200 year old Tree blows over and reveals a family of Stoats
PUBLISHED: 01:44 23 June 2012 | UPDATED: 10:36 21 February 2013
"Do you want to hear the good news or the bad news first"? Find out more about the sad loss of an old walnut tree and how it lead to the discovery of a family of stoats, which in turn solved some mysteries of its own...
It is always such a dilemma when someone poses the question: Do you want to hear the good news or the bad news first?
If you choose the good news to start with, then will it be spoilt by the bad news? Or, or vice versa, bad news first followed by good news which might hardly cheer one up at allif the bad news was very upsetting. However as I cant ask my readers for their opinion on this point I have decided to give the bad news of this theme in this article first and then end with the really lovely news.
A great loss happened at Sudeley in the high winds in January when our beloved 200-year- old walnut tree blew over just in front of the Castle. We were lucky that it fell eastwards, as if it had gone south it would have smashed right into the building and probably done immense and irreparable damage. I couldnt believe my eyes when I returned from a sunny week in Spain, turned into the castle drive and saw it lying prostrate with its huge roots in the air exposing a dark cavernous hole beneath and met my grandson running to me with tears in his eyes to relate the tragic news. It reminded me of how close children are to nature and Lucien, after so many hours playing beneath its expansive protective branches, not to mention all the fun collecting the fallen fruit every year, hadmade a close friend of the walnutas had we all.
It lay in its miserable fallen state for many days, until the branches were all chopped upand carried away and the tree specialist came to plank up the vast trunk to go into storage to season. We hope some beautiful pieces will emerge from the old knotted wood as a fitting memorial to this wonderful gift of nature which our family and so many others had loved and enjoyed.
However, the fall of the walnut solved a big and ugly mystery at Sudeley. I had always wondered why my dog Kola and others of her species had spent so much time sniffing around the gnarled base of the old tree, and now I know. A family of stoats had lodged in its depth, probably for generations, and over the previous few weeks had been mounting murderous nightly raids on our pheasantry.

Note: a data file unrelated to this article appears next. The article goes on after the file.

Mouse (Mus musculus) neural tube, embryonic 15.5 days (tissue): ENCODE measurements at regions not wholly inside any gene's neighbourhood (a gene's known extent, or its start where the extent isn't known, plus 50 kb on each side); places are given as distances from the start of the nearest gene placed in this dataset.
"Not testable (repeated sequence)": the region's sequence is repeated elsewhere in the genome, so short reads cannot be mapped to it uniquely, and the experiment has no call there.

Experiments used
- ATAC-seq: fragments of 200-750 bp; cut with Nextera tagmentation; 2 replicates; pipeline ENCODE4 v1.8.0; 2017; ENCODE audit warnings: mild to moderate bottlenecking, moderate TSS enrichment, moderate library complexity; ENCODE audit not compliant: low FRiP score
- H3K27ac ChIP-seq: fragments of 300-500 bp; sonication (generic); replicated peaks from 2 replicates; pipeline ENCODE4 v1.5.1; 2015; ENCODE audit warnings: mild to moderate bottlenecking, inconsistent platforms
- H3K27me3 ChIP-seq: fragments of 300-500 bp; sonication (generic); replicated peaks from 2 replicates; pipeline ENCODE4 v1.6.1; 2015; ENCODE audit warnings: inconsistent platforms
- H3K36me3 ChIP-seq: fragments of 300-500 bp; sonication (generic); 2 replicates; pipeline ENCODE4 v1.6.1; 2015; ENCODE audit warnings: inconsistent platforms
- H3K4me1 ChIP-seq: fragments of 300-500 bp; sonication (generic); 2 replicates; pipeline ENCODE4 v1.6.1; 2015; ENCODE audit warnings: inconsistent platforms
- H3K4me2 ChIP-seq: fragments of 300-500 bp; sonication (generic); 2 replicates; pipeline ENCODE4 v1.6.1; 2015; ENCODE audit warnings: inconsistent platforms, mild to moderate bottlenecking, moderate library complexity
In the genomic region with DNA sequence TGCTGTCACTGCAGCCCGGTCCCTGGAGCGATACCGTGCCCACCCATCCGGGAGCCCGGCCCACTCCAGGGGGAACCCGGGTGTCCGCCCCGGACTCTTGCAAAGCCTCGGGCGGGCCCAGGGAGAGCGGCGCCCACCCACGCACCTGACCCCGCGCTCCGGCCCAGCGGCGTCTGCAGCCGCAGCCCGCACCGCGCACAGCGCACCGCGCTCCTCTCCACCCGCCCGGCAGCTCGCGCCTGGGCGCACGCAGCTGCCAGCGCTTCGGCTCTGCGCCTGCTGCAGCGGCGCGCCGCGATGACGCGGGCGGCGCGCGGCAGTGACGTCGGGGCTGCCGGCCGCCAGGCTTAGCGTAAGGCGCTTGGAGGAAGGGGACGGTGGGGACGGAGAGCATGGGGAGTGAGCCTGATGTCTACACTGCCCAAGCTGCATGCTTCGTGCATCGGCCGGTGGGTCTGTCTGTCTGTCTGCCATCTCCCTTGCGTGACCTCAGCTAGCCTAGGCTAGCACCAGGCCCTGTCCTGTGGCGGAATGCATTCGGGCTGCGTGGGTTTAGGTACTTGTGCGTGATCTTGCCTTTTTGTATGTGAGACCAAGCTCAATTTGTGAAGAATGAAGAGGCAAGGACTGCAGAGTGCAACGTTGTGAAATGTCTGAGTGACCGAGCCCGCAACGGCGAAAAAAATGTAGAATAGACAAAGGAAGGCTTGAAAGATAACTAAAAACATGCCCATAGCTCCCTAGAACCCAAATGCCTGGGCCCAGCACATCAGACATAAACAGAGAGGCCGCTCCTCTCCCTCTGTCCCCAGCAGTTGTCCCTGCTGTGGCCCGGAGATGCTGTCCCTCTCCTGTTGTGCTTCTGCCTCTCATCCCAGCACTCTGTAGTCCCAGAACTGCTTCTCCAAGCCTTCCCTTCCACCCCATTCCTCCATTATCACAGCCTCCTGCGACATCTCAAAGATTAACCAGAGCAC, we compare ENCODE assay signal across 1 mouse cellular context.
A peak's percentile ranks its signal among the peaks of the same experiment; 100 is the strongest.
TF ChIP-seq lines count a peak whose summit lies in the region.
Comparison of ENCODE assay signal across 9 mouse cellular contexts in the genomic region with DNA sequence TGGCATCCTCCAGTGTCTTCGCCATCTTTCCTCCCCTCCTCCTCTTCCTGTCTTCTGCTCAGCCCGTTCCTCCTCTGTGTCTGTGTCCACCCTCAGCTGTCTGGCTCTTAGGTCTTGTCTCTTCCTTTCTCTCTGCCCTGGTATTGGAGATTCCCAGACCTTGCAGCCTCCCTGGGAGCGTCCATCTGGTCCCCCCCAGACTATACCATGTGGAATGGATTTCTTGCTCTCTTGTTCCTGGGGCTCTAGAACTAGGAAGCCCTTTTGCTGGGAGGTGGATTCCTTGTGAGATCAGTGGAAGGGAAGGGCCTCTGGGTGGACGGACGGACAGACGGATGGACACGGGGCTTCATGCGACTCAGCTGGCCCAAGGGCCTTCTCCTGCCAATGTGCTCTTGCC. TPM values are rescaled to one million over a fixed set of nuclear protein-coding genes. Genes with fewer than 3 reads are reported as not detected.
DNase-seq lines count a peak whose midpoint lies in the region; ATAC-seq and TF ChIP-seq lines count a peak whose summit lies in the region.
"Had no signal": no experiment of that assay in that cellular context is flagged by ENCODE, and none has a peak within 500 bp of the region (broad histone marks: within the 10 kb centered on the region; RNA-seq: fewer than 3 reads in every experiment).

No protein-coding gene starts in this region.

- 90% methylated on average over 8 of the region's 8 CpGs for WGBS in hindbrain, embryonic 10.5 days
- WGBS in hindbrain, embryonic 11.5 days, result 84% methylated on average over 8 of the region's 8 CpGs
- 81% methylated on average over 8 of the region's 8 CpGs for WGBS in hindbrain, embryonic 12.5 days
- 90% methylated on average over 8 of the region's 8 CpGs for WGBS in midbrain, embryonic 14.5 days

One by one, seven of our rarest and most beautiful birds had been found the next morningunspeakably slaughtered. The assassin was thought to be the usual suspect, the fox, but curiously ever since the walnut fell with anearth- shattering bang, there have been no more assaults on the pheasantry. Of course, mystery solvedthe stoats were the perpetrators all along, and thinking the end of the world had come, fled the scene in terror and have mercifully not been seen in the vicinity since. So its an ill wind and looking on the bright side we hope peace and tranquillity will soon return to the pheasantry.
The really good news is that following such devastating losses in our bird collection we have decided not only to replace the lovely pheasant varieties that were lost but also to add to the collection, and we are expecting delivery of a pair of the most adorable, enchanting, and extraordinary of wild birds to arrive shortly. Snowy Owls! We had Snowy Owls in the Sudeley collection years ago when my children were growing up and there has never been anything quite so delightful as they are, with their exquisite markings, white feathers that you can hardly feel they are so soft, and huge wise yellow eyes. Hailing from the Arctic Circle, but I am assured perfectly happy in warmer climes, they have few predators and are equipped to defend against any kind of threat towards them or their offspring. So be off with you foxes and stoats, do not darken our bird sanctuary again and lets welcome our new residents when they have settled inand along with the rest of the birds in the aviary, will be receiving visitors from April 1.
Sudeley opens on April 1 for the 2012 season, celebrating the life of Queen Katherine Parr with a Quincentenary Festival. Highlight events include talks by Dr David Starkey, writer, creator and director of the TV series The Tudors, Michael Hirst; Tudor Family Fun Days; literary events with Tim Porter, Linda Porter, Susan James and many more. Check the website for full details www.sudeleycastle.co.uk or call 01242 602308.